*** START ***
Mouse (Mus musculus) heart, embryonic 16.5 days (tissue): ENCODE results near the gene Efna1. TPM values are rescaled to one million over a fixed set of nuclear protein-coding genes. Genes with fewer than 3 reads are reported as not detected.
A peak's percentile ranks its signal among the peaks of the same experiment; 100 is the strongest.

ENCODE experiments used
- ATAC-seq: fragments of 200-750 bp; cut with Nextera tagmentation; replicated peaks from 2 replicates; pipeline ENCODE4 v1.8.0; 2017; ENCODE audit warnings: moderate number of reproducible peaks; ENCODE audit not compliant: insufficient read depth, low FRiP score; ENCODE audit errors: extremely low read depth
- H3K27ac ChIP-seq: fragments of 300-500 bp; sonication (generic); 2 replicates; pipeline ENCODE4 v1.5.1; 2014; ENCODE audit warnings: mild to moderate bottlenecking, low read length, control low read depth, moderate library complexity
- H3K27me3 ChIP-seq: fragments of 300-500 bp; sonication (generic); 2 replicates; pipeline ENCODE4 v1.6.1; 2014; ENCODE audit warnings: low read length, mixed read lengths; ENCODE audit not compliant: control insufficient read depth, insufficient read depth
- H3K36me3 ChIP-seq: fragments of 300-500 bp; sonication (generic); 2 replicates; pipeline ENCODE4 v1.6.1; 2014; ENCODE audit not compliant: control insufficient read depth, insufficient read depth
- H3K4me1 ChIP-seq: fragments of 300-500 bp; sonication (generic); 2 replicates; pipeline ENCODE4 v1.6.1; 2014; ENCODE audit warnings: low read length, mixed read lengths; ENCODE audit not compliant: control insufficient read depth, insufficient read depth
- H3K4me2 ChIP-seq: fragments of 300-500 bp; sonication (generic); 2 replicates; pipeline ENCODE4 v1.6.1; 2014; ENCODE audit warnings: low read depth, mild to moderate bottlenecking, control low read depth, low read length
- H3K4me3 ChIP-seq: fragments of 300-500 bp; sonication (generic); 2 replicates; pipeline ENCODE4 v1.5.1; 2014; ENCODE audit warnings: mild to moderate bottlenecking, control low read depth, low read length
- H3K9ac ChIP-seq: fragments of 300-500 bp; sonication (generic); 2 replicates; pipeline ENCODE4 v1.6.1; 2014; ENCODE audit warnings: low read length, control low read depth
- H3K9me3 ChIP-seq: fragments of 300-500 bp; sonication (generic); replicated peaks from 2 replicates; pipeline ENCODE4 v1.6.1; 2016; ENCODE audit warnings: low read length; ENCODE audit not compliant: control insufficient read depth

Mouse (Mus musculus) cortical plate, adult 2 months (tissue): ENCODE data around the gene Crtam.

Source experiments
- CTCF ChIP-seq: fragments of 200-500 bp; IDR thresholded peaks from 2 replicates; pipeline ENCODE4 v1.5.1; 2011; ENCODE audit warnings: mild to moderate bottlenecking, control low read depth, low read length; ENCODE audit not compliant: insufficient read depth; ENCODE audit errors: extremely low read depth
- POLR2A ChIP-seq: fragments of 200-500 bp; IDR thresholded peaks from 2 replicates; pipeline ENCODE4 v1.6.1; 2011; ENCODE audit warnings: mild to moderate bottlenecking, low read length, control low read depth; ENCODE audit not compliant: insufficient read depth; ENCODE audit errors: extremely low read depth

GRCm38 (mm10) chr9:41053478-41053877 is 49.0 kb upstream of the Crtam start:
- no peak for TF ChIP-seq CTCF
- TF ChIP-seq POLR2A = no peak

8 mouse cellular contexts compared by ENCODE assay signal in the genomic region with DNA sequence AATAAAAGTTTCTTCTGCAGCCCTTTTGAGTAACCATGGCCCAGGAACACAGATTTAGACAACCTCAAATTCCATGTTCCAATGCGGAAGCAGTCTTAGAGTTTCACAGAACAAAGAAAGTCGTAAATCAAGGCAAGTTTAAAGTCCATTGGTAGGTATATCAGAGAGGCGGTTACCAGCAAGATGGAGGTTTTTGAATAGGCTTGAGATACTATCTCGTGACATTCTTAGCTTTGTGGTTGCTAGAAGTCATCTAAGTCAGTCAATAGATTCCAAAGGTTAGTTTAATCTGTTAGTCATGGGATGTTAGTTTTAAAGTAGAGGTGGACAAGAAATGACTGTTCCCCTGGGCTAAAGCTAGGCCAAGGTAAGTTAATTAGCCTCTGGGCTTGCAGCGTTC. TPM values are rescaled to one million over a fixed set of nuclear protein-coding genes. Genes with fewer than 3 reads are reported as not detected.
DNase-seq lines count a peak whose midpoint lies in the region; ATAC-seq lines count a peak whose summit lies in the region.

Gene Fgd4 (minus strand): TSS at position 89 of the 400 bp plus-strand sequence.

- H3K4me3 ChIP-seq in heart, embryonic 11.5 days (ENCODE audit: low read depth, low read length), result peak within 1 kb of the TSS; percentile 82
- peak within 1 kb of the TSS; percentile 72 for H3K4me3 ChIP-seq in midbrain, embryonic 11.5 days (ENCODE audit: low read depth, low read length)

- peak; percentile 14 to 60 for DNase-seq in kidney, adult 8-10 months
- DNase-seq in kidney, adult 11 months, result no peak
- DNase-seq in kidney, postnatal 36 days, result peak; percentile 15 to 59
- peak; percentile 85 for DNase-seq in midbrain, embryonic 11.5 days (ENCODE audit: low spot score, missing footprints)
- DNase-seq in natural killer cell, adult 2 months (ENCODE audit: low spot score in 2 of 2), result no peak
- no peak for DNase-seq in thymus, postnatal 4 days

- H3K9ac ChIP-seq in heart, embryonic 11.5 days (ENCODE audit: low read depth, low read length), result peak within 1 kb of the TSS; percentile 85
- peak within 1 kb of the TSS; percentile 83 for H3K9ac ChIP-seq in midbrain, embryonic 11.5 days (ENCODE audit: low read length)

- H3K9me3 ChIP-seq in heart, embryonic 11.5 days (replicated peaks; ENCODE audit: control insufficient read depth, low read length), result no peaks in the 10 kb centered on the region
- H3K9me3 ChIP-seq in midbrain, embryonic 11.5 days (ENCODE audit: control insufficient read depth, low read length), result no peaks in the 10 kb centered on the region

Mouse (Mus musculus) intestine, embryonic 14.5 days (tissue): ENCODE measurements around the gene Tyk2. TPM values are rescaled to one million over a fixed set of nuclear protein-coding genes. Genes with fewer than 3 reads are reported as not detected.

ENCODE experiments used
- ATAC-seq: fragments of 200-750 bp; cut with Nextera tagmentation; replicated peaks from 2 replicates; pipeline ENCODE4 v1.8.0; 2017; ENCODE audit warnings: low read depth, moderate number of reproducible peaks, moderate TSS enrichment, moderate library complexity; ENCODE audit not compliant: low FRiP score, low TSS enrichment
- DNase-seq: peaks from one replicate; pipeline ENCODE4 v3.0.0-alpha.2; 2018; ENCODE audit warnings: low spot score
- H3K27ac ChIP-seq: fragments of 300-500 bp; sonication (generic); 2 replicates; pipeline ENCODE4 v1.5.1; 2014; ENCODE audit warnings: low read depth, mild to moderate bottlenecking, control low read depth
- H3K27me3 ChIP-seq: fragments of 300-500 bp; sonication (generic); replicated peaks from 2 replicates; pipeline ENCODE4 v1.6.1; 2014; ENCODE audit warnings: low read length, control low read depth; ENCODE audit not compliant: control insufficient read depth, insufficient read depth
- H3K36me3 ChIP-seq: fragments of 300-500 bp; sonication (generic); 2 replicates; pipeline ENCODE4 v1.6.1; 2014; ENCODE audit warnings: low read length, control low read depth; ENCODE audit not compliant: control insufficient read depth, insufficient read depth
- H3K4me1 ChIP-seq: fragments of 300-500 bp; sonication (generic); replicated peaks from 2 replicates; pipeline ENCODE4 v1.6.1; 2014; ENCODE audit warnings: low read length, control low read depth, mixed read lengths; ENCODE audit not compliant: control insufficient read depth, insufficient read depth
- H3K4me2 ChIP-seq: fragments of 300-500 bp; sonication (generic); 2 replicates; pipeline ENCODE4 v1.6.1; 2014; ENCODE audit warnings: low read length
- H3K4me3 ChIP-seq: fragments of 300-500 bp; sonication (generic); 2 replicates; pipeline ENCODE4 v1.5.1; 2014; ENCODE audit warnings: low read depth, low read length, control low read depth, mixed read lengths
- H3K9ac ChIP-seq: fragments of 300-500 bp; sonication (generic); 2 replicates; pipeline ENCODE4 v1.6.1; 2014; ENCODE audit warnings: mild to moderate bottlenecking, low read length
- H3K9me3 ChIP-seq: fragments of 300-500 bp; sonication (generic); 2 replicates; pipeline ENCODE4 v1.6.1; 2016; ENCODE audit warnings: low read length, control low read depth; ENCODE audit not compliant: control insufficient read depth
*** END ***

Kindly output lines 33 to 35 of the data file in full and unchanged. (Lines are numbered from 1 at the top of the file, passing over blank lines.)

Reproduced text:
- H3K9me3 ChIP-seq in heart, embryonic 11.5 days (replicated peaks; ENCODE audit: control insufficient read depth, low read length), result no peaks in the 10 kb centered on the region
- H3K9me3 ChIP-seq in midbrain, embryonic 11.5 days (ENCODE audit: control insufficient read depth, low read length), result no peaks in the 10 kb centered on the region

Mouse (Mus musculus) intestine, embryonic 14.5 days (tissue): ENCODE measurements around the gene Tyk2. TPM values are rescaled to one million over a fixed set of nuclear protein-coding genes. Genes with fewer than 3 reads are reported as not detected.